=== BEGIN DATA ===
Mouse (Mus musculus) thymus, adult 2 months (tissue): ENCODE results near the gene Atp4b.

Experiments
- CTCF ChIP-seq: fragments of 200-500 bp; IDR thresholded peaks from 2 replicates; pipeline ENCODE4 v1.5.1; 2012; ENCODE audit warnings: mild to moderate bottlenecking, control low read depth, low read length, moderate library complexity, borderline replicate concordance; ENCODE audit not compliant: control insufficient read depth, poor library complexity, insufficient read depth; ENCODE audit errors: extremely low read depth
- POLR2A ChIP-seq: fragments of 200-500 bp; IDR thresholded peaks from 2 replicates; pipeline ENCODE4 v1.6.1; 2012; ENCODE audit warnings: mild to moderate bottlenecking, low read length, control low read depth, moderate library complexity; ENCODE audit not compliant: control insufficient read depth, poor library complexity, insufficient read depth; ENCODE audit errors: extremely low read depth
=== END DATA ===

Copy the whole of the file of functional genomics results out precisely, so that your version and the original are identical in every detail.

Mouse (Mus musculus) thymus, adult 2 months (tissue): ENCODE results near the gene Atp4b.

Experiments
- CTCF ChIP-seq: fragments of 200-500 bp; IDR thresholded peaks from 2 replicates; pipeline ENCODE4 v1.5.1; 2012; ENCODE audit warnings: mild to moderate bottlenecking, control low read depth, low read length, moderate library complexity, borderline replicate concordance; ENCODE audit not compliant: control insufficient read depth, poor library complexity, insufficient read depth; ENCODE audit errors: extremely low read depth
- POLR2A ChIP-seq: fragments of 200-500 bp; IDR thresholded peaks from 2 replicates; pipeline ENCODE4 v1.6.1; 2012; ENCODE audit warnings: mild to moderate bottlenecking, low read length, control low read depth, moderate library complexity; ENCODE audit not compliant: control insufficient read depth, poor library complexity, insufficient read depth; ENCODE audit errors: extremely low read depth